The Great Chronicle of Buddhas

by Ven. Mingun Sayadaw | 1990 | 1,044,401 words

This page describes The Buddha proceeding to Migadaya contained within the book called the Great Chronicle of Buddhas (maha-buddha-vamsa), a large compilation of stories revolving around the Buddhas and Buddhist disciples. This page is part of the series known as the Buddha Reflecting Deeply on the Profundity of the Dhamma. This great chronicle of Buddhas was compiled by Ven. Mingun Sayadaw who had a thorough understanding of the thousands and thousands of Buddhist teachings (suttas).

Summary: The Buddha proceeding to Migadaya to deliver The Sermon of Dhammacakka (The Wheel of The Dhamma).

After Sahampati Mahā Brahmā had left, the Buddha reflected: “To whom should I first teach the Dhamma? Who will quickly understand the Dhamma to be taught by Me?” Then it occurred to him: “The Sect-Leader, Āḷāra of Kālāma clan, is one endowed with the three paññās, namely, knowledge of birth (jāti-paññā), knowledge of meditation (bhāvanāpaññā), and knowledge of perservation (pārihārika-paññā). He is also an individual whose eye of wisdom has been free from the dust of kilesa (apparajakkha-punggala) for a very long time. It would be good if I were to teach him the Dhamma first. He will quickly discern the Dhamma to be taught by Me.”

Thereupon, one deva, without making himself visible, addressed the Buddha: “Glorious Buddha, it has now been seven days since the Sect-Leader Āḷāra of Kālāma clan died.” The Buddha, however, without readily accepting the mere words of the deva, looked through His sabbaññutā-ñāṇa and confirmed that Āḷāra had indeed died seven days ago as informed by the deva and that he had been reborn since in ākiñcaññāyatana, the third of the four planes of the Arūpa Brahmā World.

After musing, “It was indeed a great loss for the Sect-Leader Āḷāra of Kālāma clan to miss the opportunity of realising magga-phala which he deserved: if he could have listened to the Dhamma to be taught by Me, he would have quickly discerned the Four Noble Truths.” The Buddha again reflected further: “To whom should I then teach the Dhamma? Who will quickly understand the Dhamma to be taught by Me?” Then it occurred again to him: “The Sect-Leader Udaka, son of Rāma, is one endowed, like Āḷāra, with the three paññās. He is also an apparajakkha-puggata, his eye of wisdom having been free from the dust of kilesa for a very long time. It would be good if I were to teach the Dhamma first to him, he will quickly discern the Dhamma to be taught by Me.”

Thereupon, another deva, without making himself visible, addressed the Buddha: “Glorious Buddha, the Sect-Leader Udaka, son of Rāma, had already died at about midnight yesterday.” The Buddha, however, without readily accepting the mere words of the deva, looked by means of His sabbaññutā-ñāṇa and confirmed that the Sect-Leader Udaka had died in the middle of the previous night, as informed by the deva, and that he had been reborn since in Nevasaññā-nāsaññāyatana which is the fourth (called Bhavagga) of the four planes of the Arūpa Brahmā World.

Thereupon, (musing): “It was indeed a great loss for the Sect-Leader Udaka, son of Rāma, to miss the opportunity of realising magga-phala which he deserved. If the Sect-Leader Udaka could have listened to the Dhamma taught by Me, he would have quickly discerned the Four Noble Truths.” He again reflected further: “To whom should I teach the Dhamma first? Who will quickly understand the Dhamma to be taught by Me?”

Then the Buddha thought: “The Group of Five Ascetics (Pañcavaggī), had been very helpful to Me. They stayed with Me and attended to My needs when I was practising dukkaracariya for six long years in Uruvelā Forest. So, it would be good if I were to teach the Dhamma first to the Group of Five.” On reflecting, “Where are the five Ascetics living at present?” and with His dibbacakkhu-abhiññā, He saw them dwelling in Migadāya, a huge Deer Park also called lsipatana, near Bārāṇasī City.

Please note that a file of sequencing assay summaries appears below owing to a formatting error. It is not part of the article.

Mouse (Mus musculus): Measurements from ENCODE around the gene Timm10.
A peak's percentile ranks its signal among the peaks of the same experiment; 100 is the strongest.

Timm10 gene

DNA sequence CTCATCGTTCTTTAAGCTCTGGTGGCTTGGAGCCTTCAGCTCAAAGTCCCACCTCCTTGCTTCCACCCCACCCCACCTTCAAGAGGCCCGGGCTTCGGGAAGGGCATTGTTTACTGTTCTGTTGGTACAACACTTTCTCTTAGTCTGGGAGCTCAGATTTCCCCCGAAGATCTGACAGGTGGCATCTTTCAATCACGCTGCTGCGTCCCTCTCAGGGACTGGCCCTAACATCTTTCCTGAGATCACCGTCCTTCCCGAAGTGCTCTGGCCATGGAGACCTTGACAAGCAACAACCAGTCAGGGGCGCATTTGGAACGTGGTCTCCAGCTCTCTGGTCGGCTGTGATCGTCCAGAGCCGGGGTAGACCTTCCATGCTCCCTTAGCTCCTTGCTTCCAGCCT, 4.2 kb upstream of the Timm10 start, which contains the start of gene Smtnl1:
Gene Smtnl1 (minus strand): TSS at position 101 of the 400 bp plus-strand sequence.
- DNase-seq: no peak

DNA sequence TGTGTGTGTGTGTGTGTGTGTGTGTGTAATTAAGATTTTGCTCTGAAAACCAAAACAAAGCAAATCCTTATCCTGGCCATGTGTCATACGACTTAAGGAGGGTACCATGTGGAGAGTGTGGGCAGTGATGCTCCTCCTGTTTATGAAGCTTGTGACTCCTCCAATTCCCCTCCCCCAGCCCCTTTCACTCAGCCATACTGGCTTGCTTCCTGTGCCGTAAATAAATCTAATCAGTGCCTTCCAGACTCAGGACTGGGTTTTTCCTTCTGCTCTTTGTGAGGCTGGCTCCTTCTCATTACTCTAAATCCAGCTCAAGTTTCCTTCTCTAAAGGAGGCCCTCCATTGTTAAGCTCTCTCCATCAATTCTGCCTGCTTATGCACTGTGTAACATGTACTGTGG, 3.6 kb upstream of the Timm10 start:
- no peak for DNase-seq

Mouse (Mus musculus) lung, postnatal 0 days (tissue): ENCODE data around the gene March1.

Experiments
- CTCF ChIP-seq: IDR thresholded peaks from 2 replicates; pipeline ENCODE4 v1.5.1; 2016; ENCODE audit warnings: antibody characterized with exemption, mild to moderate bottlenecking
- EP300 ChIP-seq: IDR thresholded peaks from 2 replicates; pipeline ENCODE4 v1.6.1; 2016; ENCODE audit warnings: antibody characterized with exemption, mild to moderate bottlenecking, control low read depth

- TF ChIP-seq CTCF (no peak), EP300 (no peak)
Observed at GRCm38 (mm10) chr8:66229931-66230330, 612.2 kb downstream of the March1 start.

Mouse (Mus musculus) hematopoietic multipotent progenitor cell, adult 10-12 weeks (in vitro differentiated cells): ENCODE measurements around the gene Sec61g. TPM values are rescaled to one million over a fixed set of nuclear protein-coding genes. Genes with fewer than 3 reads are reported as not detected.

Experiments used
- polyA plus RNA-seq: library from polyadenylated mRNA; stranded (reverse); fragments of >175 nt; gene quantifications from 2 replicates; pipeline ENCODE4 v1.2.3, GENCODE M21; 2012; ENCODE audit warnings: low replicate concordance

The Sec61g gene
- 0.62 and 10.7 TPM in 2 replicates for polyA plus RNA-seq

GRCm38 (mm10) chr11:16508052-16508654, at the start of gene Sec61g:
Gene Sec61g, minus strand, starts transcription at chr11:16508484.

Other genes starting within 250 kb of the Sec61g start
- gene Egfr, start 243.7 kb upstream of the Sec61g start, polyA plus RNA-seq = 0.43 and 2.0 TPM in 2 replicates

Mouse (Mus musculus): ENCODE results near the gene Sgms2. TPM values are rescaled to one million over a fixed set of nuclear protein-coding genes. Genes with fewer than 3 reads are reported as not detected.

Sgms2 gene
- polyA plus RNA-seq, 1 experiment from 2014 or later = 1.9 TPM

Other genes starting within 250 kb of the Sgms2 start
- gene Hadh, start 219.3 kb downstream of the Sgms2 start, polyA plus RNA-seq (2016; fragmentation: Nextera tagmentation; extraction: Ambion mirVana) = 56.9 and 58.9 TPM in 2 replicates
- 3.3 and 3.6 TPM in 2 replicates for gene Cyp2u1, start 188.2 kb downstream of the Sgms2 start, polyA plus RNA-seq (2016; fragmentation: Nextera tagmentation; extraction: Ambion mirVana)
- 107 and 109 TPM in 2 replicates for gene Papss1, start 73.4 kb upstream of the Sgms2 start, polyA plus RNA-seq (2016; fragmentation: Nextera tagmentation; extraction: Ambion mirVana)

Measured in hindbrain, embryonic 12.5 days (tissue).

(In this connection, the Buddha took into consideration and reflected on the services rendered by the Group of Five Ascetics because He was especially mindful of the gratitude He owed to them. It was not that He did not want to teach the Dhamma to those who had not rendered service to Him.)

After intending: “I will proceed to the Deer Park and deliver the Sermon of Dhammacakka,” He went round for alms near Bodhimaṇḍala mound and stayed there till the fourteenth waxing moon of the month of Āsāḷha. And then on the full moon day of the month, quite early in the morning, arranging and carrying His robes and alms-bowl and thinking: “I will proceed to Bārāṇasī City”, He began the journey of eighteen yojanas on foot.

(The distance between Mahābodhi and Gayā (Buddhagaya) was three gāvutas. The distance between Mahābodhi and Bārāṇasī City was eighteen yojanas. The Buddhas of the past travelled to Migadaya, by their jhāna power, to deliver the Sermon of Dhammacakka. As for our Buddha, He went eighteen yojanas on foot, as He foresaw that an ascetic, Upaka, was soon to become an anāgāmin by virtue of his past deeds of merit. He knew thus: “Upaka is now travelling the same route. That Upaka will meet Me, converse with Me and go his way. Later on, being weary of the world, he will come back to my presence to listen to the Dhamma and become an anāgāmī-ariya in the present life and also become an arahatta in his second existence after reaching Avihā bhūmī, the twelfth. Brahmā plane.”)

Let's grow together!

I humbly request your help to keep doing what I do best: provide the world with unbiased sources, definitions and images. Your donation direclty influences the quality and quantity of knowledge, wisdom and spiritual insight the world is exposed to.

Let's make the world a better place together!

Like what you read? Consider supporting this website: